The last time you took a summer vacation somewhere new, where did you stop to purchase your atlas?

That’s your laughably rhetorical question for the day. Whether you’re reacting with nostalgia, or you’re wondering what an atlas is, you agree that it’s a pretty absurd thought these days.

Disruption.

That’s the word we use when we talk about new technology. But sit back and reflect on the connotation of that word. Blockbuster (if they were still around) would probably call Netflix’s paradigm “disruptive.” But Netflix would probably just call it “a better business model.” Really, business has always been change or die. 21st century tech is simply quickening the pace.

Thomas Edison didn’t invent the light bulb in order to crush the match and candlestick industry. Henry Ford didn’t build the Model T in order to put horse handlers out of business. But the results were the same: a tectonic shift in modes of production and expectations for all sorts of industries. The Model T created opportunities by the tenfold, opportunities that are still growing and evolving today, opportunities that include getting more students to school safer and quicker than ever before.

Is your operation evolving with new technology, or is it being left behind?

Just like in the commercial sector, web-based GPS technology is changing the status quo of K-12 transportation. This change is saving districts valuable labor time, maintenance costs, and scores of paper.

But GPS is already becoming an accepted part of student transportation. Let’s look ahead to the next “disruptive” technology: tablets on school buses. If you want to evolve with the market — instead of letting it disrupt you somewhere down the road — you should take a look at the options available today and learn about where this technology is heading.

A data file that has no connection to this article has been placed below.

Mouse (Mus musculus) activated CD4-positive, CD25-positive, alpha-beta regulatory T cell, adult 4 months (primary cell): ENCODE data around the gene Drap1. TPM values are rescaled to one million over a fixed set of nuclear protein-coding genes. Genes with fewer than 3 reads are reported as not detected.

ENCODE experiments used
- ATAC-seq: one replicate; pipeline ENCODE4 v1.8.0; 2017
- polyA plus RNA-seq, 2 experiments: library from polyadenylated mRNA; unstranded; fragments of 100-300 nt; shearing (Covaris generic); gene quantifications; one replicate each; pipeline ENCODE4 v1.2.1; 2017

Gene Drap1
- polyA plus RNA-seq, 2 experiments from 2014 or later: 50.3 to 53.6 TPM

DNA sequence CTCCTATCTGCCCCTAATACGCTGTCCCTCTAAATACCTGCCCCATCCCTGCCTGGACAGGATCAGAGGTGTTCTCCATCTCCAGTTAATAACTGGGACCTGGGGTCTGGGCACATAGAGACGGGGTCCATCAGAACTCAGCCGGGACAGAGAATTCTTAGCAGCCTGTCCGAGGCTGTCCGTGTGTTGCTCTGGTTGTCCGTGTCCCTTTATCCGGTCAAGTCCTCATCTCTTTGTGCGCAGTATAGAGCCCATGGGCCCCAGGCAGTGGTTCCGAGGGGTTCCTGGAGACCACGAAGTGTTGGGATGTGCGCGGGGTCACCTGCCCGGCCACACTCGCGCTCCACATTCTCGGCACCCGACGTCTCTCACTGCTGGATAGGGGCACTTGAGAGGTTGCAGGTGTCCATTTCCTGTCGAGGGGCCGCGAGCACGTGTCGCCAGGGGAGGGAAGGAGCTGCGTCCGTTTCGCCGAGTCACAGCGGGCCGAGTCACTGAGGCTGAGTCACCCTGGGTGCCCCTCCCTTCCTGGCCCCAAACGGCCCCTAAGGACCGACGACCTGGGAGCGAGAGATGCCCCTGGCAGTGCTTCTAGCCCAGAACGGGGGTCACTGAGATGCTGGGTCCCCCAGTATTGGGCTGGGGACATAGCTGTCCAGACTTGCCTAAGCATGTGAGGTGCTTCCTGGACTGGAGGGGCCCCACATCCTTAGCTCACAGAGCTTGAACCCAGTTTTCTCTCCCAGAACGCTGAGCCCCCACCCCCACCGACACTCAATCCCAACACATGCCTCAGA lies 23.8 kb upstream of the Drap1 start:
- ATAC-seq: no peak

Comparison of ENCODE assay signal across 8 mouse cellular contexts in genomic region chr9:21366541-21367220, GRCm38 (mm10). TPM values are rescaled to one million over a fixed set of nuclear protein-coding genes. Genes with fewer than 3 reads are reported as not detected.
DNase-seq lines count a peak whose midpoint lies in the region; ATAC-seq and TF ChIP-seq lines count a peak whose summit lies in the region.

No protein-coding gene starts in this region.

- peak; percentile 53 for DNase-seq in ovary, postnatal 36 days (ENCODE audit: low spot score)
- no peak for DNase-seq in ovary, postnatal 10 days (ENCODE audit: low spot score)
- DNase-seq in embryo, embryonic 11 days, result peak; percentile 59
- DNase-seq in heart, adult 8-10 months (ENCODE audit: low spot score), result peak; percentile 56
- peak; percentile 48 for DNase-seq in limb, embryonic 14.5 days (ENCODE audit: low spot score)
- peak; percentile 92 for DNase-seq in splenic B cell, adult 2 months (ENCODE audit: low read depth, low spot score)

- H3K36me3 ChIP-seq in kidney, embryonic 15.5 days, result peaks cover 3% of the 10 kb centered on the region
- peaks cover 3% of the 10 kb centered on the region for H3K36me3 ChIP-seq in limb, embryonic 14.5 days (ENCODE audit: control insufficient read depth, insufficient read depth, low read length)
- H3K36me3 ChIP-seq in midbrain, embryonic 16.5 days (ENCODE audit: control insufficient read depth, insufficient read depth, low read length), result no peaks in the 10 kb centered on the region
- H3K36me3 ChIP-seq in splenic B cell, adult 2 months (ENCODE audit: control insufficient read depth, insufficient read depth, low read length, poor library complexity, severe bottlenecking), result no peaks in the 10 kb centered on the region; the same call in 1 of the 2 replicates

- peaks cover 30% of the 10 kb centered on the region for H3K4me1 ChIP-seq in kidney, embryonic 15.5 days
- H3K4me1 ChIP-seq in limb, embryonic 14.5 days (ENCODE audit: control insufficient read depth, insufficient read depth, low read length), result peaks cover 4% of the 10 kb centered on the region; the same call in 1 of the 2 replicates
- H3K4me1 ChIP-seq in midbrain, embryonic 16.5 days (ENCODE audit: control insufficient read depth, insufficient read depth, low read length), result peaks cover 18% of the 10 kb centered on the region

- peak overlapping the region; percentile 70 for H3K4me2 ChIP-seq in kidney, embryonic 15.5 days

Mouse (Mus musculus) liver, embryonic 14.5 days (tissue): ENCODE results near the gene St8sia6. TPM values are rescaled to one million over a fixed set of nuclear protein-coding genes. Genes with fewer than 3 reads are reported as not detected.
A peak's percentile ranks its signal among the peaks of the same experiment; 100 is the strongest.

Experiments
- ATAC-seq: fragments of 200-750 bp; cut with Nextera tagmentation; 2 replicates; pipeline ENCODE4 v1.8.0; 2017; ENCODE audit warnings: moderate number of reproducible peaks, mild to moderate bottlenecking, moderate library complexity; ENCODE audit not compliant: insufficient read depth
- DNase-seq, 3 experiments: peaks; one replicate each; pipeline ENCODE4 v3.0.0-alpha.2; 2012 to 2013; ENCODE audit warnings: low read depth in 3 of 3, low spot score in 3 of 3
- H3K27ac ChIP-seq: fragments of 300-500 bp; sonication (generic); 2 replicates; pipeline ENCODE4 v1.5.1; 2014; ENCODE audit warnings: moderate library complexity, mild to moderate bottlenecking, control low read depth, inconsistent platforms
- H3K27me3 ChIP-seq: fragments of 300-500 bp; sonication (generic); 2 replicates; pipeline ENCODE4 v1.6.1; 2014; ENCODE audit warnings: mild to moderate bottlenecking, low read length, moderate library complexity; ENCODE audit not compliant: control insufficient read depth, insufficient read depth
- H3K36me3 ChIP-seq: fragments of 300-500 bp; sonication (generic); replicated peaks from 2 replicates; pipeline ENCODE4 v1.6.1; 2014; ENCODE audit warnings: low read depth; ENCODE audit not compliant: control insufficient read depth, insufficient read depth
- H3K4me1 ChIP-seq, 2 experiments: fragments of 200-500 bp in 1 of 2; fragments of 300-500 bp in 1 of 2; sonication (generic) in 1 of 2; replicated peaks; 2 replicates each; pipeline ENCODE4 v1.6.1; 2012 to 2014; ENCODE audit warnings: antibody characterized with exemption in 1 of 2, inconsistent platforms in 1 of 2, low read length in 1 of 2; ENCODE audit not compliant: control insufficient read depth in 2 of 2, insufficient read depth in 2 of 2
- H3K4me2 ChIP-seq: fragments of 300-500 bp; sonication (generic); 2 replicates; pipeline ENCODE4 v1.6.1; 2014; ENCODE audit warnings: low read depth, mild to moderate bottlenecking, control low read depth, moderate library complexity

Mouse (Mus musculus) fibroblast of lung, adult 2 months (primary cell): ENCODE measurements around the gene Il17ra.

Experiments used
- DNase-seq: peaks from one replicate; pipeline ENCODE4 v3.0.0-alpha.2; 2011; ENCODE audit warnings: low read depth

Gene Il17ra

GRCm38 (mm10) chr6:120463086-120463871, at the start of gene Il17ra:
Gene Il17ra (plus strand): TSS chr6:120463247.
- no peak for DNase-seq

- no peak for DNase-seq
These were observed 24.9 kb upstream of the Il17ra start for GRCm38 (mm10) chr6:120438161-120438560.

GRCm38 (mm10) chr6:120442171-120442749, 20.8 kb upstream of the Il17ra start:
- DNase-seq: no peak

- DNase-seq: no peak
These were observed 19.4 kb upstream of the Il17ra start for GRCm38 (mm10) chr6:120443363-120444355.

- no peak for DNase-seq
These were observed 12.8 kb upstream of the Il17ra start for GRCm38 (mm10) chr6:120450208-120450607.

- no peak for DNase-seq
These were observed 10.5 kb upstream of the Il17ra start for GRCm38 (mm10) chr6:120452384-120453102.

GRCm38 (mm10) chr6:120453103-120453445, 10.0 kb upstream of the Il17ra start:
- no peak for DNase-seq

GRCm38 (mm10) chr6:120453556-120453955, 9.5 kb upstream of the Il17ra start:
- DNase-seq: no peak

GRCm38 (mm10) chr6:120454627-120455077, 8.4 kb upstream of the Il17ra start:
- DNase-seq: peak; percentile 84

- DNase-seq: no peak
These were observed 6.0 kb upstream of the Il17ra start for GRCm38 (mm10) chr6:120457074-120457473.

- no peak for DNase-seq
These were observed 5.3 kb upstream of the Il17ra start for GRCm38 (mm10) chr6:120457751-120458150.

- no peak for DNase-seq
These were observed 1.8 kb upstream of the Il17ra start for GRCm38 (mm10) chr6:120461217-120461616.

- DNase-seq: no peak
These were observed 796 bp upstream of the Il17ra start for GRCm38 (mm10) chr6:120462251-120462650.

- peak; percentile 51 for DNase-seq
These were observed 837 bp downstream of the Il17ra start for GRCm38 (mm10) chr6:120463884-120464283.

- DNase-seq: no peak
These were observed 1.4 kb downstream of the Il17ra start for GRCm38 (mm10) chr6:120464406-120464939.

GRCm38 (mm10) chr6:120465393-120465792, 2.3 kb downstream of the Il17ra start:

To help you find the best fit for your operation, we’ve compiled a list of important questions to ask yourself (and vendors):

  • What are the most important, must-have features? Whether you’re looking for student ridership management, paperless routes, driver timekeeping, inspection tracking, or something else, how you prioritize your needs will affect which tablet you choose. Ask where the routing data comes from. Is the tablet directly integrated with your routing software, or is it a cumbersome import process?
  • Is it scalable, with add-on functionality? You may only want route navigation today, but the public may demand student tracking tomorrow. An all-in-one solution that can grow with your operation is a wiser investment than a cheaper, more limited one.
  • How does it account for safety? Importing the stops from your routing software is a nice start, but it shouldn’t end there. If a tablet is a glorified commercial GPS device using a bunch of waypoints, what happens when a driver misses a stop and has to backtrack? Will it maintain stop integrity? Your students deserve a tablet that will route to avoid that too-sharp corner or maintain right-side only, even if it means going the long way.
  • How flexible is it for driver shortages? While they’re out on the road, do drivers have access to any run, or are they limited to their own? Can two drivers easily split another driver’s run in the event of a callout or emergency?
  • How paperless is it, really? Obviously, a tablet should eliminate the need for drivers to have paper directions while driving. But do you still have to print a list of students for each stop? Can inspections be conducted electronically? Especially for park outs, can driver timekeeping be paperless via the tablet?

Evolving with the times.

Smart technology on school buses is just ramping up, and its success will depend on technology vendors and school districts working together to continue crafting a vision for the future. As Henry Ford put it, “If I had asked people what they wanted, they would have said faster horses.”

Content contributions by Tyler Technologies solutions consultants Kim Rentner and Brant Gardner.

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